Rep. Will Hurd, R-Texas, a long-time champion of Federal IT legislation and oversight, announced August 1 that he will not be running for reelection in 2020, and instead will pursue opportunities in the private sector “at the nexus between technology and national security.”
Hurd, head of the House Oversight and Government Reform Committee’s IT Subcommittee from 2015 to 2019, has played a large role in Federal IT legislation, in recent years, including serving as the primary sponsor on the Modernizing Government Technology (MGT) Act. Hurd also was active in many other bills, such as the Federal CIO Authorization Act, the 21st Century IDEA Act, and the IoT Cybersecurity Improvement Act, among others.
In his statement on Thursday, Hurd said he is proud of his work on IT issues, noting that “It was never about the size nor difficulty nor sexiness of the problem; It was about making a difference.”
Hurd’s work on IT extends beyond legislation as well. As a member of Congress, Hurd he has used his bully pulpit to push the Office of Management and Budget to update contractor cybersecurity guidance, release a paper to encourage more Federal engagement with artificial intelligence, and launch a computer science initiative in his home state.
After Hurd left the House Oversight and Reform Committee during the 116th Session of Congress, his influence on Federal technology issues has endured. Hurd has used his new position on the House Appropriations Subcommittee on Military Construction, Veterans Affairs, and Related Agencies to push the Department of Veterans Affairs on its $10 billion Electronic Health Record Modernization effort. And Hurd has remained involved in the development of the FITARA Scorecard, as Kevin Walsh, FITARA executive at the Government Accountability Office, noted during a July 31 event.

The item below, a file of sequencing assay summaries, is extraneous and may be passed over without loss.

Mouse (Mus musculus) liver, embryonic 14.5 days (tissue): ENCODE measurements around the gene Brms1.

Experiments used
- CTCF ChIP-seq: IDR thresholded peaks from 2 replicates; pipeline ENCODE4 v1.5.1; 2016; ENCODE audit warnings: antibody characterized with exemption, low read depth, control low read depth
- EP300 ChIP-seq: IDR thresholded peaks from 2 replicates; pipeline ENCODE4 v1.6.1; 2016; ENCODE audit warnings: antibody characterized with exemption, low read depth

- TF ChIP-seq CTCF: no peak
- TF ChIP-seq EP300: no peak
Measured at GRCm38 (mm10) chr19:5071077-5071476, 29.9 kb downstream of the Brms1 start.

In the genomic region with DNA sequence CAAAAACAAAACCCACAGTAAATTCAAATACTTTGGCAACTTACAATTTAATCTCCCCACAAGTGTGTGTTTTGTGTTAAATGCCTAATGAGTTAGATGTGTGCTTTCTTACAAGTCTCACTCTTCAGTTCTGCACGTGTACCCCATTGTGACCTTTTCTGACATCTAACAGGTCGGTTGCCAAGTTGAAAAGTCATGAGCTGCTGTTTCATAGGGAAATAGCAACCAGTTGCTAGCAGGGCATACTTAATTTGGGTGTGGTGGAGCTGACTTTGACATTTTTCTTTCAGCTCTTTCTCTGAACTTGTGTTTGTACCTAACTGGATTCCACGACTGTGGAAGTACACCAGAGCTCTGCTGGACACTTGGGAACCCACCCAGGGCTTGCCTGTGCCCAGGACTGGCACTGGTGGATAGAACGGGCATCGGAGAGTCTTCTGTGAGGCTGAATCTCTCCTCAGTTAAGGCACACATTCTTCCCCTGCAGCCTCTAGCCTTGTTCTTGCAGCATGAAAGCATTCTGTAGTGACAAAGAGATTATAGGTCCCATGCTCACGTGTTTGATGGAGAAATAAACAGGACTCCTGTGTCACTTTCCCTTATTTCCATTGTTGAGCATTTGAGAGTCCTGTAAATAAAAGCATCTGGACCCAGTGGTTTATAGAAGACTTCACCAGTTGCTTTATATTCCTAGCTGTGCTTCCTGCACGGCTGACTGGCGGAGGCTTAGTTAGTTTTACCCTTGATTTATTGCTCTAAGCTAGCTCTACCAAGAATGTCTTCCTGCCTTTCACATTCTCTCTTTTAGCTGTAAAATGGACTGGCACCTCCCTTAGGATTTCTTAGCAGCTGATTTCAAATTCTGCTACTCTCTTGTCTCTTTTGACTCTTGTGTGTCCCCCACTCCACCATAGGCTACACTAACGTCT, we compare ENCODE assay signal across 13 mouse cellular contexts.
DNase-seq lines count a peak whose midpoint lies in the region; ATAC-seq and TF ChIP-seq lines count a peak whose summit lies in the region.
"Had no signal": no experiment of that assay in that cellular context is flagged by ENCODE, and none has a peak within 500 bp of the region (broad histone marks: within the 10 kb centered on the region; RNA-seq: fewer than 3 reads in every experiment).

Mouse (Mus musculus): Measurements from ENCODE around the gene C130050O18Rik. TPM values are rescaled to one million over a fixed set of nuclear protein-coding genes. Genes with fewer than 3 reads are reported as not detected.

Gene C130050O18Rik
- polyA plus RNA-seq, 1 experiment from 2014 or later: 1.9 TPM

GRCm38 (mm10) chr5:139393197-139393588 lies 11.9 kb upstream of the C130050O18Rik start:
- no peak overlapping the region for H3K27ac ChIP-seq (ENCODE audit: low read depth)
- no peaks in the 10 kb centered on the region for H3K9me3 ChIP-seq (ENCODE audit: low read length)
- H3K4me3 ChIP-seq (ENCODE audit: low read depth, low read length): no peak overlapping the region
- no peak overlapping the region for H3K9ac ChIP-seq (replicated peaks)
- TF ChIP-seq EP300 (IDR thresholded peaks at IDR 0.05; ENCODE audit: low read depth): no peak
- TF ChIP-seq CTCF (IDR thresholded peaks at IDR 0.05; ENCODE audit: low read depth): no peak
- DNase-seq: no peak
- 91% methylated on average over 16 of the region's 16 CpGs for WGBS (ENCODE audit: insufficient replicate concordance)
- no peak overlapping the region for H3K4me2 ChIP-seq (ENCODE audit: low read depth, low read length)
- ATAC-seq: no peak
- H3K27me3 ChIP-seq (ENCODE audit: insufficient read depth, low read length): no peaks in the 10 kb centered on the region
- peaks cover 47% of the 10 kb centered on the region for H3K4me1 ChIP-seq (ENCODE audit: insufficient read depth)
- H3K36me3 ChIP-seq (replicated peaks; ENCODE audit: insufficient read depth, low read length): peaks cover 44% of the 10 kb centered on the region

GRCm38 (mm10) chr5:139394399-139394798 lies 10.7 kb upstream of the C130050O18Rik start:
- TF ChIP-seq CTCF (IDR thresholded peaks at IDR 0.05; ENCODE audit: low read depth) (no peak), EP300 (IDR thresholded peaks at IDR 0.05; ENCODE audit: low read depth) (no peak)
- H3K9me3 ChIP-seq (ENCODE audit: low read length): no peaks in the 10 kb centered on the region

“I will keep fighting to ensure the country I love excels during what will be a time of unprecedented technological change. I will keep fighting to make certain we successfully meet these generational challenges head on,” said Hurd.
With 17 months to go until Hurd leaves Capitol Hill, his term and ability to influence policy is far from over. The Federal CIO Authorization Act and IoT Cybersecurity Improvement Act have yet to be passed, as Rep. Robin Kelly, D-Ill. noted in her response to the news.
“Thank you @HurdOnTheHill for your friendship, leadership & partnership. Together, we’ve passed revolutionary, bipartisan bills that will spur innovation, protect critical systems and save money – and we’re not done yet,” tweeted Kelly.